What Is Tied Selling?
Tied selling is the illegal practice of a company providing a product or service on the condition that a customer purchases some other product or service. It is frequently used in reference to banks and is sometimes referred to as coercive tied selling.
Tied selling is also associated with the sales practices of product tying or bundling, which may be legal in some contexts. Tied selling may also be referred to as a "tying arrangement" or a "tying agreement."
- Tied selling is the illegal practice of a company providing a product or service on the condition that a customer purchases some other product or service.
- In the U.S., "tied-in" selling or "tied" products are addressed by both the Federal Trade Commission (FTC) and the U.S. Department of Justice (DOJ).
- Tied selling may be used as a means of price discrimination in that it may help banks (or other companies) consolidate a customer's business within a single provider.
How Tied Selling Works
Tied selling is related to the practice of "tying," the often-illegal arrangement where, in order to buy one product, the consumer must purchase another product that exists in a separate market. Tying may be applied more broadly than tied selling, which refers specifically to a banking practice and is a more common term in Canada.
Tied selling in a banking context is often referred to as "coercive tied selling." Tied selling is addressed in Canada's Bank Act: "A bank shall not impose undue pressure on, or coerce, a person to obtain a product or service from a particular person, including the bank and any of its affiliates, as a condition for obtaining another product or service from the bank."
In the U.S., tying falls under the wider legal umbrella of illegal competition that was originally censured by the Sherman Antitrust Act and refined in later acts. Tying as a practice, as well as "tied-in" selling or "tied" products, is addressed by both the Federal Trade Commission (FTC) and the U.S. Department of Justice (DOJ).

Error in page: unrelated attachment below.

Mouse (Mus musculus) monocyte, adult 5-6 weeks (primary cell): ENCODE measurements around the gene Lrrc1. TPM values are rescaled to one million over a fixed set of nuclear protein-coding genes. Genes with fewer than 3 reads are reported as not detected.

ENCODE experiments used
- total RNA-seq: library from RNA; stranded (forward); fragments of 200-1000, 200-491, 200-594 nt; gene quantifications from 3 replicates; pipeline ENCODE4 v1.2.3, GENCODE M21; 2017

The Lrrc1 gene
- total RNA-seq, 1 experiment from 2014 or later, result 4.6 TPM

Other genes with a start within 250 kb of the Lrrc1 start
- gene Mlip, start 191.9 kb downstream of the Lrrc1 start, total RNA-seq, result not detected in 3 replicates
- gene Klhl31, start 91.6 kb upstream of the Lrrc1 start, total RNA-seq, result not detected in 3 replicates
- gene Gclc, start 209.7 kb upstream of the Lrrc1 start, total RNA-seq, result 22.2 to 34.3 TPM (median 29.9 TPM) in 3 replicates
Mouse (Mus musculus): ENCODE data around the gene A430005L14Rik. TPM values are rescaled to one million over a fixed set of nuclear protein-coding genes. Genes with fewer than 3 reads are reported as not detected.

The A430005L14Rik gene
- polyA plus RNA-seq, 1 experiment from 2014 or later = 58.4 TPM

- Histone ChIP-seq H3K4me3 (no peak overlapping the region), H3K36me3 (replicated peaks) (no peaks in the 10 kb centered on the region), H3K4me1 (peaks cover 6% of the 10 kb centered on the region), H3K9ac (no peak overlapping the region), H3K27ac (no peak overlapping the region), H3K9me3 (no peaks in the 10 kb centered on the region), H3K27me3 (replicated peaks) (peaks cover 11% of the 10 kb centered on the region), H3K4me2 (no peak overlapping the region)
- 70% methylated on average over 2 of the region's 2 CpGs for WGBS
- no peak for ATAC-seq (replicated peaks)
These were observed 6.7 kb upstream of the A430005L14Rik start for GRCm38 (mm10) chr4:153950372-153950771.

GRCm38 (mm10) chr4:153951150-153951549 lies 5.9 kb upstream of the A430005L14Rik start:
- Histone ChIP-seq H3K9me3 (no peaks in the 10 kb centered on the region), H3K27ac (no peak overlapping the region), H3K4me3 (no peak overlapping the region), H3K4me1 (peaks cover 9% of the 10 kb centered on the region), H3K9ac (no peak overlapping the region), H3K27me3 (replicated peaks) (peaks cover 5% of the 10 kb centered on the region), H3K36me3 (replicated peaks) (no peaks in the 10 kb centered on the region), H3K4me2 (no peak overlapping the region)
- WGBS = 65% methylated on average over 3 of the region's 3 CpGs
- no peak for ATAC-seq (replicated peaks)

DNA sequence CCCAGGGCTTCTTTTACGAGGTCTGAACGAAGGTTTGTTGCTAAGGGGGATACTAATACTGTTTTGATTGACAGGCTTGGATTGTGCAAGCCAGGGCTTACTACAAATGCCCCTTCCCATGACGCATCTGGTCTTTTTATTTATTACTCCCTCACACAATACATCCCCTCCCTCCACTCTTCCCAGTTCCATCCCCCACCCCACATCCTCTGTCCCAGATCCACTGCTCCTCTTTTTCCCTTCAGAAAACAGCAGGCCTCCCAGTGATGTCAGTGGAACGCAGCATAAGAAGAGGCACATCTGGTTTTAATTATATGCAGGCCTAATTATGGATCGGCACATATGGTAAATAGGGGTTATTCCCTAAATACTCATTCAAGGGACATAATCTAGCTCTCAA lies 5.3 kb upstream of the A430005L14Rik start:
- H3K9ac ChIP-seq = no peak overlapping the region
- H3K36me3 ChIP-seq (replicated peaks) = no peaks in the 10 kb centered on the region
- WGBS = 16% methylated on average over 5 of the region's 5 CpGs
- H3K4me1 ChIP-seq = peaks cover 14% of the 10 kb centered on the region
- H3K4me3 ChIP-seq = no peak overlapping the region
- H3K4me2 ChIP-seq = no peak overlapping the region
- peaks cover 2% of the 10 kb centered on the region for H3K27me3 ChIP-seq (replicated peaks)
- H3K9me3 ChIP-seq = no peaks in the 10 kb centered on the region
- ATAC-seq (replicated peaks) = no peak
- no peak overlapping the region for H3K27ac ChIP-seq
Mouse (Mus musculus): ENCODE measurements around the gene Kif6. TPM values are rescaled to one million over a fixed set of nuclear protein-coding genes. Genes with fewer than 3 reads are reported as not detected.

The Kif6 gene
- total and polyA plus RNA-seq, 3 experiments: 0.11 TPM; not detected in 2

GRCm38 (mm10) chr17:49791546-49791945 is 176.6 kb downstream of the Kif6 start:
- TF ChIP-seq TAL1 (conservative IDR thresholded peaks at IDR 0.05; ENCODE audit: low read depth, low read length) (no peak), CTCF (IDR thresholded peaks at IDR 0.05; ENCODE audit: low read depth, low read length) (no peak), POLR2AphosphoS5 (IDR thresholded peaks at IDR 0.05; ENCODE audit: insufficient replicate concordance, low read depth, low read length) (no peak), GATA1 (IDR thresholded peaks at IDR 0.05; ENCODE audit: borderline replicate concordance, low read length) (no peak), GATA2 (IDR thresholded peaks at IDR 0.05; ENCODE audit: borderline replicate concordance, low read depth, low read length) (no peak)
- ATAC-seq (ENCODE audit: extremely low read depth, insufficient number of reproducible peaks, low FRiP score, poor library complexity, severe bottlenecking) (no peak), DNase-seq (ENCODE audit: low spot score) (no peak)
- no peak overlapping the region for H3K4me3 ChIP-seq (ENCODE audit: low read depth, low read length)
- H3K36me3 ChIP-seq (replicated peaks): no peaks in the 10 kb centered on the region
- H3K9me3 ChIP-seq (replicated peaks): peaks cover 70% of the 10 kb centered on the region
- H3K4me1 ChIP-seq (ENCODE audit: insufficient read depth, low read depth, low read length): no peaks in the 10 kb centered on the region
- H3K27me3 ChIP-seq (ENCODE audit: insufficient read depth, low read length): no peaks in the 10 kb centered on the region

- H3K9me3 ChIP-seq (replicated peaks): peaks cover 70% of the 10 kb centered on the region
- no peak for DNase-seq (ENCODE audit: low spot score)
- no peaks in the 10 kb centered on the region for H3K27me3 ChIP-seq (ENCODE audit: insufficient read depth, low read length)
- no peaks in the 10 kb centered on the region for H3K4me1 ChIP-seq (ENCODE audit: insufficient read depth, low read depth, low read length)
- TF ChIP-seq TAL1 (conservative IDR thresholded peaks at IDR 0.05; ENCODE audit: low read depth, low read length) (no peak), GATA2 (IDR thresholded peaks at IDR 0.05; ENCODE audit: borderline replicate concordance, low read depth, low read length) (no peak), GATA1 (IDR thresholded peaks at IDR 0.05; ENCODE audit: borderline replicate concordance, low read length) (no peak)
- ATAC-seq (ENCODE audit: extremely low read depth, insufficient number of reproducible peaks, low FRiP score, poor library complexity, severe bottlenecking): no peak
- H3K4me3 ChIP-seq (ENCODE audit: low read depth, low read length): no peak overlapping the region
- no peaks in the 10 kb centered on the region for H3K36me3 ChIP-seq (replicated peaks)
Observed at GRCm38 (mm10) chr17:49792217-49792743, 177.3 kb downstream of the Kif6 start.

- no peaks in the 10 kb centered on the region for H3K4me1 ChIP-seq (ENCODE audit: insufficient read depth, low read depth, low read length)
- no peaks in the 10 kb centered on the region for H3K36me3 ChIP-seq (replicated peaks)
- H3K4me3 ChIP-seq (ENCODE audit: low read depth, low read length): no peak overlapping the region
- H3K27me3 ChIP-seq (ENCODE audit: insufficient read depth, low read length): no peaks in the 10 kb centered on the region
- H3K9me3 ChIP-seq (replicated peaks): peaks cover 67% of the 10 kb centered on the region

Tied Selling vs. Tying vs. Bundling
Tied selling differs from bundling, which combines products and can afford consumers lower prices than if items were purchased individually, and preferential pricing, which is better pricing if a customer uses more of a company's goods or services. The distinction between tying (illegal) and bundling (legal within limits) is an important one for businesses to understand.
Tied selling may be used as a means of price discrimination in that it may help banks (or other companies) consolidate a customer's business within a single provider. It may also stymie competition by giving larger, full-service companies an edge over smaller, single-service providers or those with more limited product lineups, such as with startup companies.
In the context of bundling, tying may be beneficial to a consumer, providing discounts for bundling related products (such as fast-food value meals that are cheaper than if their component parts were purchased separately or more favorable rates, fees or terms for banking products when multiple service services are used).
Bundling or tying may also provide better service or product experience for consumers, such as if a computer manufacturer limits the use of a specific type of peripheral hardware or software because aftermarket options may create errors or damage their product.
Tied Selling Example
An illegal example of tied selling would be when your bank's mortgage specialist tells you that you qualify for a home mortgage but the bank will approve it only if you transfer your investments to the bank or its affiliates.